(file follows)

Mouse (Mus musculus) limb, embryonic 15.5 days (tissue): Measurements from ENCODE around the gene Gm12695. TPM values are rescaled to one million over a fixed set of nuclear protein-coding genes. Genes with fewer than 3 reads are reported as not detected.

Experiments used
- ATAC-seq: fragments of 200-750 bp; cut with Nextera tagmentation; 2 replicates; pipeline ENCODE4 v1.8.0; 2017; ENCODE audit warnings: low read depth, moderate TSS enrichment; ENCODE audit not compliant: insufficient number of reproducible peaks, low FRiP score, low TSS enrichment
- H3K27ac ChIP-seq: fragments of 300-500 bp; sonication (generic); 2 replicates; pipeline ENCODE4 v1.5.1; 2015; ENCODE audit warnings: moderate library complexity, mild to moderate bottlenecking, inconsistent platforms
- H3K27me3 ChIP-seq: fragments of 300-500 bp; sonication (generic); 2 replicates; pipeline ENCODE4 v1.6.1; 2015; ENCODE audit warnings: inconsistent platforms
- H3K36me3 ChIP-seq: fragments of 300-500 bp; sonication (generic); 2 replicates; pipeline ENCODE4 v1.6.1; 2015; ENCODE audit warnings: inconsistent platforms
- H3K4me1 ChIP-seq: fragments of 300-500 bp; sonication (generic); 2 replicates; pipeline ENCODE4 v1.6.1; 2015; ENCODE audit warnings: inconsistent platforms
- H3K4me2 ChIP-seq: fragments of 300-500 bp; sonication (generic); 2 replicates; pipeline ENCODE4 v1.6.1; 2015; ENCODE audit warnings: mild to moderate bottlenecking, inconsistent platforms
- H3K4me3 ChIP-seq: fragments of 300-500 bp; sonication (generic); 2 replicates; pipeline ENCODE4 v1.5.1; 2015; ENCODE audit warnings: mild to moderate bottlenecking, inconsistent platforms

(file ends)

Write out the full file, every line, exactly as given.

Mouse (Mus musculus) limb, embryonic 15.5 days (tissue): Measurements from ENCODE around the gene Gm12695. TPM values are rescaled to one million over a fixed set of nuclear protein-coding genes. Genes with fewer than 3 reads are reported as not detected.

Experiments used
- ATAC-seq: fragments of 200-750 bp; cut with Nextera tagmentation; 2 replicates; pipeline ENCODE4 v1.8.0; 2017; ENCODE audit warnings: low read depth, moderate TSS enrichment; ENCODE audit not compliant: insufficient number of reproducible peaks, low FRiP score, low TSS enrichment
- H3K27ac ChIP-seq: fragments of 300-500 bp; sonication (generic); 2 replicates; pipeline ENCODE4 v1.5.1; 2015; ENCODE audit warnings: moderate library complexity, mild to moderate bottlenecking, inconsistent platforms
- H3K27me3 ChIP-seq: fragments of 300-500 bp; sonication (generic); 2 replicates; pipeline ENCODE4 v1.6.1; 2015; ENCODE audit warnings: inconsistent platforms
- H3K36me3 ChIP-seq: fragments of 300-500 bp; sonication (generic); 2 replicates; pipeline ENCODE4 v1.6.1; 2015; ENCODE audit warnings: inconsistent platforms
- H3K4me1 ChIP-seq: fragments of 300-500 bp; sonication (generic); 2 replicates; pipeline ENCODE4 v1.6.1; 2015; ENCODE audit warnings: inconsistent platforms
- H3K4me2 ChIP-seq: fragments of 300-500 bp; sonication (generic); 2 replicates; pipeline ENCODE4 v1.6.1; 2015; ENCODE audit warnings: mild to moderate bottlenecking, inconsistent platforms
- H3K4me3 ChIP-seq: fragments of 300-500 bp; sonication (generic); 2 replicates; pipeline ENCODE4 v1.5.1; 2015; ENCODE audit warnings: mild to moderate bottlenecking, inconsistent platforms